Federal Judge Rules the Defense of Marriage Act Unconstitutional. Will It Stick?

Yesterday, Massachusetts federal district Judge Joseph Tauro declared that gay men and women recognized as married by their individual states should have access to the same federal benefits as heterosexual married couples. In doing so, he declared Article III of the federal Defense of Marriage Act (DOMA), which defines marriage as a union between a man and a woman, unconstitutional. The controversial decision posits the question for both supporters and opponents of same-sex marriage of how to best support their cases and what the rulings, now under review by the Obama administration, will bring in the long term. 

Tauro ruled on two cases, one filed by Massachusetts Attorney General Martha Coakley and the other by Gays & Lesbian Advocates & Defenders, a New England–based advocacy organization. His decisions apply only to Massachusetts residents. In those rulings, Tauro wrote that DOMA, enacted by Congress in 1996, violated the 10th Amendment of the Constitution by encroaching upon the state’s right to define marriage. It also violated the Constitution's equal-protection clause. In essence, since the federal law does not recognize same-sex marriage (though it's been legal in Massachusetts since 2004), Massachusetts would have to discriminate against same-sex couples by denying them the federal benefits straight married couples receive. 

Though the ruling may be a major victory for gay couples in Massachusetts, several law professors and supporters of gay-marriage are afraid the decisions will be appealed. Jack Balkin, a law professor and political and legal blogger, writes that though he supports same-sex marriage, the arguments of Tauro’s decisions are “at war with each other” in both emphasizing a need for state sovereignty but also the federal government’s requirement to regulate family life through federal programs and benefits. Law professor and blogger Steven Taylor writes that were the 10th Amendment ruling the only one, it may “have the effect of reinforcing the constitutionality of bans on same-sex marriage around the country,” by “placing public policy over marriage in the hands of the state.” He hypothesizes that the equal-protection argument will likely prove more successful in future cases, specifically those dealing with same-sex couples who move from a state that recognizes gay marriage to one that does not.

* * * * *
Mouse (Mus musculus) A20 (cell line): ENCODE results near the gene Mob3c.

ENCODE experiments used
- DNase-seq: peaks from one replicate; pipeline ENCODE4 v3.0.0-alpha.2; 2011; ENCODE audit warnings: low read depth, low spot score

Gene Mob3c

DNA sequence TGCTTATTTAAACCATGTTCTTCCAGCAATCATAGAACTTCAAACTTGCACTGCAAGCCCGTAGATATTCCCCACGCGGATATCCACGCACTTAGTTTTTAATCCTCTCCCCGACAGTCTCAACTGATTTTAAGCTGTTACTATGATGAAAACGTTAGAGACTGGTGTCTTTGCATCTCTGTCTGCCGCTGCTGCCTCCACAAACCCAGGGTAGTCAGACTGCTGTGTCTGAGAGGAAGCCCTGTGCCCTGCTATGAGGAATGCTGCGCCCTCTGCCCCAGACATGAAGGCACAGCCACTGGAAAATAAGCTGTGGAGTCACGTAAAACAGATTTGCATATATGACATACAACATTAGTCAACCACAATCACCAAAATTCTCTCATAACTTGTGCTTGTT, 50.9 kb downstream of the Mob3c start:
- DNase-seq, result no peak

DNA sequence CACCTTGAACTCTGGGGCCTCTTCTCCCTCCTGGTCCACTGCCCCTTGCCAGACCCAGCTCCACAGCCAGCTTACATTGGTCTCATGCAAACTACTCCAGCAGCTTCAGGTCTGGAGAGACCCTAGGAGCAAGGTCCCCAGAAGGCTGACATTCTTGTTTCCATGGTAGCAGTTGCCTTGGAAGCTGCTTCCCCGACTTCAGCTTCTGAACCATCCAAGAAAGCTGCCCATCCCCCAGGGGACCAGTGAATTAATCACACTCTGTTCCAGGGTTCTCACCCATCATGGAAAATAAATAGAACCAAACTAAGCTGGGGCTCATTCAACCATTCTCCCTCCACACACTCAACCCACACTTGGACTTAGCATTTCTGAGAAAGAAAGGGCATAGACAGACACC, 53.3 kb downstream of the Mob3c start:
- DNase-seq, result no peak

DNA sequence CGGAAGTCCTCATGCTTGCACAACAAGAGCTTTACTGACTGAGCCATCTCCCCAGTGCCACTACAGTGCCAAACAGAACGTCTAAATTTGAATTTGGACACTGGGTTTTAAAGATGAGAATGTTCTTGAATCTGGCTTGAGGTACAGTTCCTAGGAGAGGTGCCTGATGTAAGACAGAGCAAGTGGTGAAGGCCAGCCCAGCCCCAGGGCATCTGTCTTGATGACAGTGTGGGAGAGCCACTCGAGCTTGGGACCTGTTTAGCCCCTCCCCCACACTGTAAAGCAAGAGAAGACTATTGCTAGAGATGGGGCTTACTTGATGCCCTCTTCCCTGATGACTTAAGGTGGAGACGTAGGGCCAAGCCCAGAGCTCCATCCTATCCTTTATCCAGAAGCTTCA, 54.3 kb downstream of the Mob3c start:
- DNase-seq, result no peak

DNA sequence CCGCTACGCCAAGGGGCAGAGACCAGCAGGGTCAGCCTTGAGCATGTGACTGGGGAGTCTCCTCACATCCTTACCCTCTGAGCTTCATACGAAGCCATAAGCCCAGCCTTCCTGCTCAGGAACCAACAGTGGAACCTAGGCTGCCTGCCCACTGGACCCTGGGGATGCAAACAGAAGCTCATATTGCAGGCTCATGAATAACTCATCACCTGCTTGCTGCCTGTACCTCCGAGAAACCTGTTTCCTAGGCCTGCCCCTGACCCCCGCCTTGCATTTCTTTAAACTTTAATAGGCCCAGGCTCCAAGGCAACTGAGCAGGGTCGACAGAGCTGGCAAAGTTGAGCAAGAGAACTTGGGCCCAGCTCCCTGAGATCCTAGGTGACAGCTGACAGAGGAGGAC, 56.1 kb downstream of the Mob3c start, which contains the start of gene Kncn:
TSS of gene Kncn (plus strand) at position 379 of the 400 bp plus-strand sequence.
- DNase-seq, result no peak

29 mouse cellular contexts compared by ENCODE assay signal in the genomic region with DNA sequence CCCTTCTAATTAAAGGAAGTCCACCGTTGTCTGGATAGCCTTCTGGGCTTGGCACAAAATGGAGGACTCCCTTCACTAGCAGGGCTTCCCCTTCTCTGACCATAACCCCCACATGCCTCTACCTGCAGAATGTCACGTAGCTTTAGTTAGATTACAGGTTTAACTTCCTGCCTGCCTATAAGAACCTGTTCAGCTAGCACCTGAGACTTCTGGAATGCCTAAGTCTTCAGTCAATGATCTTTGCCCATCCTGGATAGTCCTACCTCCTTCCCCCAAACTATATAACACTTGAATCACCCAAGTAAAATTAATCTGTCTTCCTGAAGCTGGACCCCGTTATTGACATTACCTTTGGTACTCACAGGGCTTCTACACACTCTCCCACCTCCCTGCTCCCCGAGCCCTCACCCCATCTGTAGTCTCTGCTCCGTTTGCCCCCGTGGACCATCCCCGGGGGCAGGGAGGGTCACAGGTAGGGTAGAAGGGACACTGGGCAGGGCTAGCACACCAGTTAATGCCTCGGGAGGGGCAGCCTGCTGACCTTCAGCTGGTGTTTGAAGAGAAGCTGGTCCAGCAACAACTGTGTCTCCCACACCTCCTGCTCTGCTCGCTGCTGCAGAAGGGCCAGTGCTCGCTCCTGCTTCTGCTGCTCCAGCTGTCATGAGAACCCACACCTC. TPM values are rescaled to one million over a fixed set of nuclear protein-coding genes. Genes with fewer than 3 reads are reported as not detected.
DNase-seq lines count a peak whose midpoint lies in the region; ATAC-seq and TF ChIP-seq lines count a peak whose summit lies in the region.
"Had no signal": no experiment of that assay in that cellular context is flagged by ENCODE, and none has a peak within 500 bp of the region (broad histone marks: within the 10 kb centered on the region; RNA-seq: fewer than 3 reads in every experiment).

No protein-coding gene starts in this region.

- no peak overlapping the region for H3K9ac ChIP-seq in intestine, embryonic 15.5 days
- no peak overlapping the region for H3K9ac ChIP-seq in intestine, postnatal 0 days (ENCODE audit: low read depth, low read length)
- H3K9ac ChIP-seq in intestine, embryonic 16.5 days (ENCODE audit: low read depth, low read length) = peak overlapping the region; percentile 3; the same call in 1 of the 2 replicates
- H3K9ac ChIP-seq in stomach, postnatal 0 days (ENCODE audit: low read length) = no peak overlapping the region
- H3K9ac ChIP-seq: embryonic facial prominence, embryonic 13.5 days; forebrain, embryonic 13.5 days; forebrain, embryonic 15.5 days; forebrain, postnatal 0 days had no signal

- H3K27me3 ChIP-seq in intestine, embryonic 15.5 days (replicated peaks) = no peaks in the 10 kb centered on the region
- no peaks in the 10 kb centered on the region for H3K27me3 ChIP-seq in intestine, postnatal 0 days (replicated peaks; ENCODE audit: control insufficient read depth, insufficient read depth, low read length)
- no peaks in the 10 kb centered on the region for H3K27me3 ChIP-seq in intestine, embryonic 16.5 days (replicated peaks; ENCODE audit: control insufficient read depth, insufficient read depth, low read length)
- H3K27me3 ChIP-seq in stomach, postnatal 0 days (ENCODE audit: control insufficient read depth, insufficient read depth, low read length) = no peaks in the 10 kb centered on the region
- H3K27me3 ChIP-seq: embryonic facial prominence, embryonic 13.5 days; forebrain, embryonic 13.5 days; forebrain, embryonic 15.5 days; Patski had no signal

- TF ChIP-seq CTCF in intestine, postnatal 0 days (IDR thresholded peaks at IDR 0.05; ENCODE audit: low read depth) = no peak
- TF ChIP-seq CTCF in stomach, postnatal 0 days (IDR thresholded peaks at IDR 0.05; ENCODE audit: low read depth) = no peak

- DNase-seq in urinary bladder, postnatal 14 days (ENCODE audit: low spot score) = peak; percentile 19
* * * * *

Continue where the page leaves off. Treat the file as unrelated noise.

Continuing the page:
Tauro’s ruling poses a dilemma for some conservatives, who often turn to the 10th Amendment when fighting for gun rights, school prayer, and in opposing the Obama administration's health-care reform and Wall Street bailouts. In an blog post titled "Why Teapartiers Should Oppose DOMA," The Atlantic's Andrew Sullivan writes that “The right is hoist on their own federalist petard and will now have to choose whether states' rights or marriage inequality is more important to them.” Whatever happens, Tauro’s ruling is a stir of life in an otherwise slow-moving debate on same-sex marriage: activists on both sides of the issue are still waiting for a ruling in California's Proposition 8 case, which challenges the state's ban on gay marriage. The L.A. Times reports that false rumors of a verdict from U.S. District Court Chief Judge Vaughn R.Walker drew disappointed crowds to San Francisco. And as with any new decision the lasting impacts of Tauro’s ruling remain unknown (though some are speculating on the backlash).

The Obama administration is now reviewing the ruling to decide whether the federal government will file an appeal. In June, Justice Department spokeswoman Tracy Schmaler said that though President Obama wants a legislative appeal of DOMA, “until Congress passes legislation repealing the law, the administration will continue to defend the statute when it is challenged in the justice system.” 

 

 

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